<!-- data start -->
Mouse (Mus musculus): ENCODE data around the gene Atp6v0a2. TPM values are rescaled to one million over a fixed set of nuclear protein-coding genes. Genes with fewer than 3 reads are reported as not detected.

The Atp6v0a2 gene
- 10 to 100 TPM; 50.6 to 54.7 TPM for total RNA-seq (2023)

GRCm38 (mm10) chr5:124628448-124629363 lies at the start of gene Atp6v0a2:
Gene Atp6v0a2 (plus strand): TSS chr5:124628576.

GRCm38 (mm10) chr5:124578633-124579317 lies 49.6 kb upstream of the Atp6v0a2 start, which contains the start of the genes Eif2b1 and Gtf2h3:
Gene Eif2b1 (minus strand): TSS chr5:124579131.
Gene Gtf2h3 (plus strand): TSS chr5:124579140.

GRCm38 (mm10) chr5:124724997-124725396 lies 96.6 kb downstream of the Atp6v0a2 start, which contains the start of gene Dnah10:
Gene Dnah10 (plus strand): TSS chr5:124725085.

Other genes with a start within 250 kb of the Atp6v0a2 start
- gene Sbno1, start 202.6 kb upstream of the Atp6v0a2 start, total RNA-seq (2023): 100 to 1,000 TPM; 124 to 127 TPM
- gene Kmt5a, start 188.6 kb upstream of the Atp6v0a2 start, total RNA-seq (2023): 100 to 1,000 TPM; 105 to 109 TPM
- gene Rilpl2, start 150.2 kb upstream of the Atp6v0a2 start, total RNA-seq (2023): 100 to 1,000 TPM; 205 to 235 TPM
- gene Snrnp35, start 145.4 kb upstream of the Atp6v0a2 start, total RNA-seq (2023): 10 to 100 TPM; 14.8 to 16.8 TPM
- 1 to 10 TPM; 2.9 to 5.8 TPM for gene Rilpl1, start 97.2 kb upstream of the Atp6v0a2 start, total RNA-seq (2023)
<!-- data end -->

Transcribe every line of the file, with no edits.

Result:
Mouse (Mus musculus): ENCODE data around the gene Atp6v0a2. TPM values are rescaled to one million over a fixed set of nuclear protein-coding genes. Genes with fewer than 3 reads are reported as not detected.

The Atp6v0a2 gene
- 10 to 100 TPM; 50.6 to 54.7 TPM for total RNA-seq (2023)

GRCm38 (mm10) chr5:124628448-124629363 lies at the start of gene Atp6v0a2:
Gene Atp6v0a2 (plus strand): TSS chr5:124628576.

GRCm38 (mm10) chr5:124578633-124579317 lies 49.6 kb upstream of the Atp6v0a2 start, which contains the start of the genes Eif2b1 and Gtf2h3:
Gene Eif2b1 (minus strand): TSS chr5:124579131.
Gene Gtf2h3 (plus strand): TSS chr5:124579140.

GRCm38 (mm10) chr5:124724997-124725396 lies 96.6 kb downstream of the Atp6v0a2 start, which contains the start of gene Dnah10:
Gene Dnah10 (plus strand): TSS chr5:124725085.

Other genes with a start within 250 kb of the Atp6v0a2 start
- gene Sbno1, start 202.6 kb upstream of the Atp6v0a2 start, total RNA-seq (2023): 100 to 1,000 TPM; 124 to 127 TPM
- gene Kmt5a, start 188.6 kb upstream of the Atp6v0a2 start, total RNA-seq (2023): 100 to 1,000 TPM; 105 to 109 TPM
- gene Rilpl2, start 150.2 kb upstream of the Atp6v0a2 start, total RNA-seq (2023): 100 to 1,000 TPM; 205 to 235 TPM
- gene Snrnp35, start 145.4 kb upstream of the Atp6v0a2 start, total RNA-seq (2023): 10 to 100 TPM; 14.8 to 16.8 TPM
- 1 to 10 TPM; 2.9 to 5.8 TPM for gene Rilpl1, start 97.2 kb upstream of the Atp6v0a2 start, total RNA-seq (2023)